Consequently, the Executive Board of the AAA announced plans to issue a statement censuring the Israeli government, and write letters to U.S. government offices identifying ways that U.S. resources and policies are violating the rights of Palestinians. Those are just more empty gestures having nothing to do with anthropological science.

People who hold those views are of course entitled to their opinion, but such posturing has nothing to do with the discipline of anthropology. Moreover, one faction of the organization has no right to force its views and policies on the rest of the membership.

This is yet another example of the lurch on the part of a large number of anthropologists away from the principles and the mission of the discipline. They’re moving it towards a narrow ideologically inspired political agenda and that has resulted in the take-over by activists of the governing apparatus of its principal professional organization.

In the process, the profession is losing legitimacy and credibility, both of which are necessary for support in financing anthropological enterprises. Those enterprises range across the spectrum of science, from the physical sciences in physical (biological) anthropology, through the social sciences to the humanities, which, like the other two branches of systematic inquiry, give us a better understanding and a greater appreciation of humankind as a part of nature.

Such an approach is not only important for a deeper, well-rounded understanding of the human species, but also because what anthropologists investigate and explain are of general public interest (seen for example in news coverage of its latest discoveries), and in the attention paid to museum presentations, historical sites as well as interest in courses in anthropology on the part of students specializing in other fields.

To jettison all that for some narrow ideology, of little or no practical consequence and perhaps only ephemeral in character, is to do a great disservice to science and the general public.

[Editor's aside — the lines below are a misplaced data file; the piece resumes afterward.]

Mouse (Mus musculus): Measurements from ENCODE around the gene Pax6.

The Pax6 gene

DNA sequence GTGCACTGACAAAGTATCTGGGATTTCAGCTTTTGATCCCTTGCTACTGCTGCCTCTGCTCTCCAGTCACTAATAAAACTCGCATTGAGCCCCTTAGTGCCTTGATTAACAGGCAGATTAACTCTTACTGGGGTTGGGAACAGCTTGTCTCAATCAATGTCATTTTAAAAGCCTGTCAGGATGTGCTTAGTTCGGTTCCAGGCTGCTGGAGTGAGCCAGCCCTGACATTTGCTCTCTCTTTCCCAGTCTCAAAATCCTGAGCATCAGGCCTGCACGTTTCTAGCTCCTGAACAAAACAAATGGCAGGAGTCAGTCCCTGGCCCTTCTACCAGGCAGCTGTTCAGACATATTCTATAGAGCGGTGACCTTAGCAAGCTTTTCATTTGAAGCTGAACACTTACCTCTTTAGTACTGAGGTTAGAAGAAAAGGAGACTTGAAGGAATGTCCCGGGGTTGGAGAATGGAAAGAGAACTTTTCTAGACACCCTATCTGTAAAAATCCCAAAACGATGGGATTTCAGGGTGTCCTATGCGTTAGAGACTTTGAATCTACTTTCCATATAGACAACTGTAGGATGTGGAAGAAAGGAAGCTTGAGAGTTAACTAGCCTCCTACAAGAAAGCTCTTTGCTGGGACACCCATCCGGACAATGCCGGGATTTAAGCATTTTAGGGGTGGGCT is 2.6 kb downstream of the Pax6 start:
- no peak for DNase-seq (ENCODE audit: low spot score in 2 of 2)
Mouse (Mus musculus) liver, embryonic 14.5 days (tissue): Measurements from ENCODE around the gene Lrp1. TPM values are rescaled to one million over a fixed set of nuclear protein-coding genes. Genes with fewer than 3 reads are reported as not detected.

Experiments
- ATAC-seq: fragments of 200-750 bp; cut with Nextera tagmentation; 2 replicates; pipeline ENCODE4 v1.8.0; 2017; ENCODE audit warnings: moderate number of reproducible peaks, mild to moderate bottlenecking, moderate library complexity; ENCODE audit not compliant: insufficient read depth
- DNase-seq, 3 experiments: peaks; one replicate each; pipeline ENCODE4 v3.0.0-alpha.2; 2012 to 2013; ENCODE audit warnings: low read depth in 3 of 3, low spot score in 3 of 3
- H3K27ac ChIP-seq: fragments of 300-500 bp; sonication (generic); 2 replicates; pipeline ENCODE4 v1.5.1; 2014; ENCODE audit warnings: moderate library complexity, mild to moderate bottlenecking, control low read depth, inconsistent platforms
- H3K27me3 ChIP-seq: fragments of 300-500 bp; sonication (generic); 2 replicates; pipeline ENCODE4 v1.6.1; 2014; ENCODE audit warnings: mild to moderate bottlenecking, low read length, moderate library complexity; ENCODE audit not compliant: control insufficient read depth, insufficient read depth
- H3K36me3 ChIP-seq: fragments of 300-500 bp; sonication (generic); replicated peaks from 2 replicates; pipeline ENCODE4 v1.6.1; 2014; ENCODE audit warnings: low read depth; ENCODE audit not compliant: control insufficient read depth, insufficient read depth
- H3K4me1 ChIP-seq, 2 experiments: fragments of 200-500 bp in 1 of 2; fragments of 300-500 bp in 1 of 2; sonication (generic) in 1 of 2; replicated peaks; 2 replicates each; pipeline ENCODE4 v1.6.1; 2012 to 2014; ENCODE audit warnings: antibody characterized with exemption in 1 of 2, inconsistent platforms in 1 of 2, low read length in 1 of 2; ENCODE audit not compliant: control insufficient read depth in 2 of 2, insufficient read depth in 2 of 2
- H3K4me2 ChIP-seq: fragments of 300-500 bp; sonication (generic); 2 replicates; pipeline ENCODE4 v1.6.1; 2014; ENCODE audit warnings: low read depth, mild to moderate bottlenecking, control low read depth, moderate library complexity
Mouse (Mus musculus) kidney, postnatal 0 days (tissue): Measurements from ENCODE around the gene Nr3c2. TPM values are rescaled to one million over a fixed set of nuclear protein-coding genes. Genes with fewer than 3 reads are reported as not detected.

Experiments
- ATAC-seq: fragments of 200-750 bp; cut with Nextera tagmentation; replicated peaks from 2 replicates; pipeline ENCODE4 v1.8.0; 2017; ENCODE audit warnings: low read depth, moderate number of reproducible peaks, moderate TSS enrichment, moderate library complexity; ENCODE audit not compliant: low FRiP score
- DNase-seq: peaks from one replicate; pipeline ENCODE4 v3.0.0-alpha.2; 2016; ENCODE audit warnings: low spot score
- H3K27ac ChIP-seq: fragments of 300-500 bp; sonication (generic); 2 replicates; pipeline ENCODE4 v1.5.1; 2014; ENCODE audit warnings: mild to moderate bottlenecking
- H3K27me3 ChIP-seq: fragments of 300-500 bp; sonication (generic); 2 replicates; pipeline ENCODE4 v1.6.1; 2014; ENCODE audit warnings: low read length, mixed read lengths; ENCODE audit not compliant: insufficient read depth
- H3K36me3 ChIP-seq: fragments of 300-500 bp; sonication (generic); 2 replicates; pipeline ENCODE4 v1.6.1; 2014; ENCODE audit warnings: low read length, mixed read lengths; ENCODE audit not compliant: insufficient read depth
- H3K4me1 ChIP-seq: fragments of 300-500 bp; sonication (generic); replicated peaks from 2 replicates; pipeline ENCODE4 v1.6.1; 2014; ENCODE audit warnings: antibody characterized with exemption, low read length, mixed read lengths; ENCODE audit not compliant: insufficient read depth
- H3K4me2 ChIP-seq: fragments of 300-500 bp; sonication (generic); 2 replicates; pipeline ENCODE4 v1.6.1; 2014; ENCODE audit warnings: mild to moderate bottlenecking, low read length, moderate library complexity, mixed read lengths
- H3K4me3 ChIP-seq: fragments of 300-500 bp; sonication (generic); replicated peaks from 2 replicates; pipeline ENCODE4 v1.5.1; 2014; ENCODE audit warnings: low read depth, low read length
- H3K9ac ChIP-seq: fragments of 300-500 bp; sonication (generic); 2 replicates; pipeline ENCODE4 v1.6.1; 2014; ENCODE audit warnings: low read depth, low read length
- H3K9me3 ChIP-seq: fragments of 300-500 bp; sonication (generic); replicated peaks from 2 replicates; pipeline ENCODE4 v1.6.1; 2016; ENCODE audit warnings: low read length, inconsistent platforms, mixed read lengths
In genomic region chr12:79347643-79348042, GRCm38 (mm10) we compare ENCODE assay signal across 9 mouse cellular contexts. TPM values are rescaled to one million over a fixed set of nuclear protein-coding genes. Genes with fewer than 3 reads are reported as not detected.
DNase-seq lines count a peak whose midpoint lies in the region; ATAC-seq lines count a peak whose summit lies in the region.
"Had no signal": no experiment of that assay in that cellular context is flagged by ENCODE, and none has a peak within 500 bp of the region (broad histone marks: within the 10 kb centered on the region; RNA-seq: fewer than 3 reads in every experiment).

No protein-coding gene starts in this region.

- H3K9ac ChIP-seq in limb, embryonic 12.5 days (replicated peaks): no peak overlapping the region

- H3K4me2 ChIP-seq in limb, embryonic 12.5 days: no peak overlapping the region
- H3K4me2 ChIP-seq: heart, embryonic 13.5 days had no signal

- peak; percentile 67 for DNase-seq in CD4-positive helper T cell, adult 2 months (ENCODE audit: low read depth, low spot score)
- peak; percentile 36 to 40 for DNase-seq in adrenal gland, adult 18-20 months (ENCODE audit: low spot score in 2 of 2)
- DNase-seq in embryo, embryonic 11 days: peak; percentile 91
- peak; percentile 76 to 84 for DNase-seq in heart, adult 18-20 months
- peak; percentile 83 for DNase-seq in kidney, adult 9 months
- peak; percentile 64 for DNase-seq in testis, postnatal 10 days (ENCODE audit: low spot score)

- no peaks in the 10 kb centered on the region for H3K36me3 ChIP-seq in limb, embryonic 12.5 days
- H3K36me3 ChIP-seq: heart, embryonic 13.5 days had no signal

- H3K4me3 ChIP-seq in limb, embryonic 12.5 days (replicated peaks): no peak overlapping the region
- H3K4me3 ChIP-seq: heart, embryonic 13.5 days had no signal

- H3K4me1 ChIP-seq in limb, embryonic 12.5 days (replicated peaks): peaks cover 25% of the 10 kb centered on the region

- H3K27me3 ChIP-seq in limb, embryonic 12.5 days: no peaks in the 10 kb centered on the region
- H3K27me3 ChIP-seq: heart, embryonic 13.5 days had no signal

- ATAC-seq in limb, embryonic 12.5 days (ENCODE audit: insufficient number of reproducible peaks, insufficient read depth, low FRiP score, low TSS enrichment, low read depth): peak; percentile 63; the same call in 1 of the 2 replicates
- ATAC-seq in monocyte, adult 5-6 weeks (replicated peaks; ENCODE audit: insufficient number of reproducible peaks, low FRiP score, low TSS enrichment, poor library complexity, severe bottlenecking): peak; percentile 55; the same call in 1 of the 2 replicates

Scholarship requires an open forum, a skeptical approach, freedom of investigation and expression, and the acceptance of the results of research based on verifiable findings. The ideological approach in anthropology today is headed in the opposite direction: restriction of research, emphasis on the “correct” outcomes and suppression of opinions of dissenters through political correctness that leads to self censorship. Those features are closer to religion than to sound, scientifically based scholarship.

Some find it disheartening that the activists have gained so much control of the profession’s major association and that the victory over the ill-conceived boycott referendum was so close. Yet over half those who voted opposed the boycott, and emails sent to AAA members during the voting, arguing that the proposed boycott was inappropriate, indicate awareness of what is going wrong.

Also 49 percent of the membership did not vote at all, leading one to think that among them are many scholars who continue to pursue anthropological research and teaching in the proper manner.

Perhaps I am too optimistic, but it seems that political activism is starting to burn out in anthropology. Let’s hope this turn in events will soon run its course and anthropology as valuable branch of scholarship and human understanding will continue as before.